It looks a bit me-too, but presumably it’s the result of meticulous coordination: following the lunch at which Hong Kong’s pro-democracy legislators were able to meet Chinese government representatives, Chief Executive CY Leung invites various relatively tame and/or cerebral pro-democrats to a dinner next month.
Inevitably, the choice of who is invited – or, more accurately, who is not invited – attracts much comment. If some of the muttering seems reminiscent of teenage girls sniping and eye-scratching over who’s best friends with the prom queen, that’s because it is, and because that’s how someone wants it. This is ultimately about exploring possible ways to one day redefine the far outer boundaries of the United Front.
The event will take place in the stilted environs of the Hong Kong Club, home of some of the city’s least-amazing food. The idea, presumably, is to make sure attendees are un-relaxed, tense and focused on and unable to misunderstand what they are likely to hear: a reiteration of the Chinese Communist Party’s bottom line that universal suffrage in the Big Lychee must accommodate its monopoly of power.
As if on cue, the Alliance for True Democracy demands the abolition of all Functional Constituency seats in the Legislative Council in the 2016 election – or, failing that, in 2020. In protest against such feeble negotiating tactics, People Power, perhaps emboldened by new chairman ex-Miss HK contender Erica Yuen, threatens to walk out of the group.
Functional Constituencies are to Legco what the screening/nomination system is to the Chief Executive: a way for Beijing to ensure it retains ultimate control. And, like the screening/nomination system, no-one will come clean and openly admit it; indeed, many players across the political spectrum seem completely oblivious to it.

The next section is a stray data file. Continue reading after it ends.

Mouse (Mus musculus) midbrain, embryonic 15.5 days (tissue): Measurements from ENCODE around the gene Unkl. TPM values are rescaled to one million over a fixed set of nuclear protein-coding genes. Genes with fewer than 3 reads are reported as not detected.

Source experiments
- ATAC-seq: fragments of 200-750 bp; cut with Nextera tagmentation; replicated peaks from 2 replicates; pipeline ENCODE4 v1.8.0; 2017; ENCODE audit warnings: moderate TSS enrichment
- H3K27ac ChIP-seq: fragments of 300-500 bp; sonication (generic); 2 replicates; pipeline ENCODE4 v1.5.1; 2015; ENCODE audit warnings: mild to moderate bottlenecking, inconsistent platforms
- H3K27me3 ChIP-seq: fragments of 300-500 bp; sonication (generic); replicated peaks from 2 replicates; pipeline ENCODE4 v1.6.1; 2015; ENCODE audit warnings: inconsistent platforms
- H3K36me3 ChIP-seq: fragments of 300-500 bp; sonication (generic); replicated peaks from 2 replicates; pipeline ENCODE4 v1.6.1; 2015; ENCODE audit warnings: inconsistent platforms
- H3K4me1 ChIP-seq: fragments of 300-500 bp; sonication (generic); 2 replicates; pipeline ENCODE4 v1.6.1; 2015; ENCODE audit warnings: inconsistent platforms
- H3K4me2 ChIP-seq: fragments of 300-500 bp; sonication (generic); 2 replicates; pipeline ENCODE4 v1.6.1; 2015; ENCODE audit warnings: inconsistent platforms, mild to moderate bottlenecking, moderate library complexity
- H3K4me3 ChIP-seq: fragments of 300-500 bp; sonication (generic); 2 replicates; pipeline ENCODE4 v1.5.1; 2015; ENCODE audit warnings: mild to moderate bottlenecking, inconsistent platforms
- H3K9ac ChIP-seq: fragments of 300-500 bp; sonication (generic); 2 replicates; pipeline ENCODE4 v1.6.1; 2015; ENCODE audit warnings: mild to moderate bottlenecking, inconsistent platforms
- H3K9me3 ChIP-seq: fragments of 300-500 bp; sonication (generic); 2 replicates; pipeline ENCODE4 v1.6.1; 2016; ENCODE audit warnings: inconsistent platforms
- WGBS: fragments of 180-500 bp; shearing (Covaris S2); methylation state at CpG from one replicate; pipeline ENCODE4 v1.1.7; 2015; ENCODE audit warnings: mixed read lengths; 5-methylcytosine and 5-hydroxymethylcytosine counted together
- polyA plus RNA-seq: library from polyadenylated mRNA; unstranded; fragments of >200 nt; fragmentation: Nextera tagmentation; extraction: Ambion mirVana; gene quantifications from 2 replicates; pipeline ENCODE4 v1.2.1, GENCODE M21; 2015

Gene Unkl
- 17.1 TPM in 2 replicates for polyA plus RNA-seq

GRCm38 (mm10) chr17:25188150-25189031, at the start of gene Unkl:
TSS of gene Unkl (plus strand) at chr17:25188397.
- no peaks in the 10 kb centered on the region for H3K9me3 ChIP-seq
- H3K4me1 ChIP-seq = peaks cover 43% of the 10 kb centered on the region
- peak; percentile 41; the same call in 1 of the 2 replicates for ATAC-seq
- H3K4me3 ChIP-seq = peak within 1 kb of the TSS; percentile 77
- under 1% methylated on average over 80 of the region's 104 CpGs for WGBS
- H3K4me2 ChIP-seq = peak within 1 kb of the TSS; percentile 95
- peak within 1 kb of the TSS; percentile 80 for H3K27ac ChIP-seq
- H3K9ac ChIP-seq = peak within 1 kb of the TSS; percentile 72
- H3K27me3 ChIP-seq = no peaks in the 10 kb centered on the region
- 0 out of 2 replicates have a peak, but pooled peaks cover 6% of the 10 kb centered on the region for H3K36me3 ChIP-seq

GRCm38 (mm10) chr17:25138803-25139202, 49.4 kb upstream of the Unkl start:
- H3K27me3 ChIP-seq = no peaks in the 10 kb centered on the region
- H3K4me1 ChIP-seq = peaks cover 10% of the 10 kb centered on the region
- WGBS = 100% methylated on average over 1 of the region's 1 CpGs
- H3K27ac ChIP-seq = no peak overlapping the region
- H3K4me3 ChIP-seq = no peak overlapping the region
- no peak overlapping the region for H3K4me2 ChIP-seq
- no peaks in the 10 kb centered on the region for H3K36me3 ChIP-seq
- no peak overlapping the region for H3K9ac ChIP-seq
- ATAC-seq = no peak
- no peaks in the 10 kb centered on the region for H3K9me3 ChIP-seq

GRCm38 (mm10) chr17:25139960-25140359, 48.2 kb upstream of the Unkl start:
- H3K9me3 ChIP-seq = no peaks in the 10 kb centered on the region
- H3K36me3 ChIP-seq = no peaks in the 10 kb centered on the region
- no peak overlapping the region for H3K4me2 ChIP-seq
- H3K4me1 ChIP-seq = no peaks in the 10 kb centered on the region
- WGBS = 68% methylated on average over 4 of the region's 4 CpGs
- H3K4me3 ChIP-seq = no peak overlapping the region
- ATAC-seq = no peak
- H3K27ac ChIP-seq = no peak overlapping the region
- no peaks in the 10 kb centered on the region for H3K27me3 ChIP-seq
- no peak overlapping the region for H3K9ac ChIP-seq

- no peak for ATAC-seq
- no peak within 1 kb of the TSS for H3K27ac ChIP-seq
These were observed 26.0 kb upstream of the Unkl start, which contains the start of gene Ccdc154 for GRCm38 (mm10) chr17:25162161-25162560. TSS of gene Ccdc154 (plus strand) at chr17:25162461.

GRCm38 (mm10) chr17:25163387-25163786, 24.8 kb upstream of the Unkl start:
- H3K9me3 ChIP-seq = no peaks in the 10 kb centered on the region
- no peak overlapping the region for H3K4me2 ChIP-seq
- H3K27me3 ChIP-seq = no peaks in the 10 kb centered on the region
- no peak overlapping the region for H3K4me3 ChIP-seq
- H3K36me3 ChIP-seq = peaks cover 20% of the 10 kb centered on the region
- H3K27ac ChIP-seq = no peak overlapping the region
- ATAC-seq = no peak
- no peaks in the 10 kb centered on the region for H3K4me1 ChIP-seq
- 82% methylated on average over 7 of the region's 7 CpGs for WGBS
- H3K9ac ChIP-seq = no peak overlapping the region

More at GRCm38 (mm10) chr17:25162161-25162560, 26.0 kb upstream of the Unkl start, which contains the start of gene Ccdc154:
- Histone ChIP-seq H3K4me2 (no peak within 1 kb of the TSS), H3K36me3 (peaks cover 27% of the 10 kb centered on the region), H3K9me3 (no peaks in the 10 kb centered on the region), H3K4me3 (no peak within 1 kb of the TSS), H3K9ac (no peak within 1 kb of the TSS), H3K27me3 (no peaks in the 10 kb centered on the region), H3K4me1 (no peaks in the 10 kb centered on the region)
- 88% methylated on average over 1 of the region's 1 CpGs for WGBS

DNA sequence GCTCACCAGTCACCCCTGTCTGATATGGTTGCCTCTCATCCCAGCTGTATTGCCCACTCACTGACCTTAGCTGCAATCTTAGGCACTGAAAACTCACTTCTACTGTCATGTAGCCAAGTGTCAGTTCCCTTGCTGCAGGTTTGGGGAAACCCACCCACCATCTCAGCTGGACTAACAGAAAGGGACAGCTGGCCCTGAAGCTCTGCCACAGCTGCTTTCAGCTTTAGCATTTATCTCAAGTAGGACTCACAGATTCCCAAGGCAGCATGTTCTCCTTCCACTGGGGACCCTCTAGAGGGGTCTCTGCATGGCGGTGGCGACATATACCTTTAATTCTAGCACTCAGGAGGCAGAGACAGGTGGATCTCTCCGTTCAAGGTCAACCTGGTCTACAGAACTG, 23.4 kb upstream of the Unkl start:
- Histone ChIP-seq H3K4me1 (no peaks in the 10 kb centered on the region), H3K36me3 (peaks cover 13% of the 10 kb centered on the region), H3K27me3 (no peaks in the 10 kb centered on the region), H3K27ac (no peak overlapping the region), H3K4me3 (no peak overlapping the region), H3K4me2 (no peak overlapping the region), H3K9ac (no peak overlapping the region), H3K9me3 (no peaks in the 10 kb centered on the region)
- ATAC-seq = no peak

The Big Lie – swallowed whole by the Alliance and much of the media, and warmly encouraged by vested interests – is that FCs are going to be difficult to remove or replace, because they will have to vote themselves out of existence a la turkeys-for-Christmas. This is total garbage. Despite appearances, FCs do not exist to give pro-Beijing bankers, industrialists and others legislative influence. Their sole post-1997 raison d’etre is to wield a Beijing-directed veto in Legco if it is ever necessary (their ability to corrupt our lawmaking is a fortunate and jealously guarded bonus for them). If or when the Liaison Office phones them and tells them to vote a particular way on a particular bill, they will do it. That includes a constitutional reform bill overhauling or even scrapping FCs.
This means that the current FCs will in fact be easy to scrap. But it also means something else has to be put in place to ensure the ultimate primacy of the one-party state. The pro-dems are 100% correct to argue that these self-serving, small-circle commercial franchises should no longer enjoy their rotten-borough representation in the legislature. But when the pro-dems demand a fully directly elected chamber, they are making the same error as when they demand free and open nomination for the CE race. The one-party state cannot allow even a weak legislative branch to potentially act as a rival source of power (the Communists’ incomprehension and fear of separation of powers is highly visible here). Beijing must have a built-in veto (as it does with the third branch, the courts, via ‘interpretation’ of the Basic Law).
The best deal the pro-dems will probably be able to get is to replace narrow and commercial FCs with broader economic, social or geographical groupings; stuffed with loyalists, these can then nominate candidates for whom the rest of us can vote in, say, a one-person-two-vote system. The bicameral system, by which FCs can wield a veto, will of course remain, to enable nervous CCP paranoids to sleep. The code for all this will be ‘balanced participation’.
The great irony is that the bicameral/veto arrangement works both ways, and it’s the pro-dems who can reject any constitutional reform package. We will be given the impression that the small-circle business-based FCs can choose to preserve themselves – but in reality it’s Legco’s pan-democrats who will be in a position to make that decision, if their determination to win full democracy leads them to it. Maybe CY Leung will spell all this out to the pro-dems at the Hong Kong Club dinner. The current FCs and their buddies will of course be more than happy if he doesn’t.